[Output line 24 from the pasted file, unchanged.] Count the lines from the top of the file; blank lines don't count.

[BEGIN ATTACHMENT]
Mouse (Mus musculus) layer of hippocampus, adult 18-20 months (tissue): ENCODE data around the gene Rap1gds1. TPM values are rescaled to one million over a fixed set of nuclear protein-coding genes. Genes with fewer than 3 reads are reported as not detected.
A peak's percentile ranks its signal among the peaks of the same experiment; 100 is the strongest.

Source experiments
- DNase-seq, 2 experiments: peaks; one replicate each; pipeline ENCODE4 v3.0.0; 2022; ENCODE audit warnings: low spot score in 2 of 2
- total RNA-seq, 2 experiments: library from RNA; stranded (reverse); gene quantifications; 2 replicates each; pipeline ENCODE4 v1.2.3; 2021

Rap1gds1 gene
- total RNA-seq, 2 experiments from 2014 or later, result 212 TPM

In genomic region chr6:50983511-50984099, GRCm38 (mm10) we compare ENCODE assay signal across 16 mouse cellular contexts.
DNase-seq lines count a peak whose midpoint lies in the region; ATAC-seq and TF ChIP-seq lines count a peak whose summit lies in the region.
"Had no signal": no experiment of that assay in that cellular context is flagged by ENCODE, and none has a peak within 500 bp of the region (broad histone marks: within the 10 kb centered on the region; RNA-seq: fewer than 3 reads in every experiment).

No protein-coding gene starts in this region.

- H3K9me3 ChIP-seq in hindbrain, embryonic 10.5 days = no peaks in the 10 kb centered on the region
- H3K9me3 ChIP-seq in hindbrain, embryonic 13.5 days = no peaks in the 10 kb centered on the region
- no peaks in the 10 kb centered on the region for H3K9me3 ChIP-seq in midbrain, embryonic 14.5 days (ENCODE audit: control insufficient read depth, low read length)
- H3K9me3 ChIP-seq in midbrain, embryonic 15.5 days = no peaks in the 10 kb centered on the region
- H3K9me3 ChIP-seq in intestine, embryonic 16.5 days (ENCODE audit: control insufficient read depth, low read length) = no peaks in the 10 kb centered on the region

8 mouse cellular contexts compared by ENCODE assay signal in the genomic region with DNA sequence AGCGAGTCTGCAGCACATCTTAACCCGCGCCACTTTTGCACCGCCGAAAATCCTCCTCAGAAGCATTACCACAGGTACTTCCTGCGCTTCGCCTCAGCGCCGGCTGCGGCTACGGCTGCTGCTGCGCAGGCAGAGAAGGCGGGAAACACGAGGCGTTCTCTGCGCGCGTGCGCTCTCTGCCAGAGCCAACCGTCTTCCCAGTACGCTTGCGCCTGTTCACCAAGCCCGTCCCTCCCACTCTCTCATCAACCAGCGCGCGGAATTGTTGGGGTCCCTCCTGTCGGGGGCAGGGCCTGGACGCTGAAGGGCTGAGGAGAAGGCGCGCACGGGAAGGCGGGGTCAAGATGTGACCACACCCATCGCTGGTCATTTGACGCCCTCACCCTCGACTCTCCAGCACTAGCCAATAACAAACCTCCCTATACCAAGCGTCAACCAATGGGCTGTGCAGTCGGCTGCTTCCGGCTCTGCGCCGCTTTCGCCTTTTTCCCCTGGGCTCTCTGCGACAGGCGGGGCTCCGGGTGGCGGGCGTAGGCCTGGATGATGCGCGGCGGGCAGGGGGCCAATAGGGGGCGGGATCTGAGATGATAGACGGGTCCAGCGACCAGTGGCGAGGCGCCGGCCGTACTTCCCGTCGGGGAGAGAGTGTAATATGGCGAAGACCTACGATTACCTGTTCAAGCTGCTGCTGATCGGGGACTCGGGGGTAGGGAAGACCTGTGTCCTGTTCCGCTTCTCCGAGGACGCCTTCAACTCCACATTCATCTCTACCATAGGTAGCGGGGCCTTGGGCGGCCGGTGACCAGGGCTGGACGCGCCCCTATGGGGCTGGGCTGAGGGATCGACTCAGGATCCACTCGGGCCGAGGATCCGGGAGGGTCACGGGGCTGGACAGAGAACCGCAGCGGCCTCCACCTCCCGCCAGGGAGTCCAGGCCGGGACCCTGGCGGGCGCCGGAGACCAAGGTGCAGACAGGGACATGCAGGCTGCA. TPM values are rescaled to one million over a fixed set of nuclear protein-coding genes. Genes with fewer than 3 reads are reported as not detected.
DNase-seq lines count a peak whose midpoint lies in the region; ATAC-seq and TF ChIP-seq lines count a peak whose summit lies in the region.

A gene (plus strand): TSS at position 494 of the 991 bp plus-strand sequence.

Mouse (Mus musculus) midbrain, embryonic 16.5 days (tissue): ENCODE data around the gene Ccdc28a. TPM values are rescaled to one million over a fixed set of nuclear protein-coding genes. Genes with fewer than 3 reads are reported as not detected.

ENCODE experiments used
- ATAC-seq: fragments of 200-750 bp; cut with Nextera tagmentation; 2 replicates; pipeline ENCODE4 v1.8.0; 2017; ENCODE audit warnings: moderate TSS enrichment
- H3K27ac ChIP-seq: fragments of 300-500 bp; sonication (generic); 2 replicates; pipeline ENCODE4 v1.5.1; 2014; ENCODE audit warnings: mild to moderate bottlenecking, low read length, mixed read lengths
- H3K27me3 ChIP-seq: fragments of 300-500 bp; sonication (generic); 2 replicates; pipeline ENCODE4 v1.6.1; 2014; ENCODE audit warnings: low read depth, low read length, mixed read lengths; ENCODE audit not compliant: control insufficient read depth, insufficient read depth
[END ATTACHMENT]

- H3K27me3 ChIP-seq: fragments of 300-500 bp; sonication (generic); 2 replicates; pipeline ENCODE4 v1.6.1; 2014; ENCODE audit warnings: low read depth, low read length, mixed read lengths; ENCODE audit not compliant: control insufficient read depth, insufficient read depth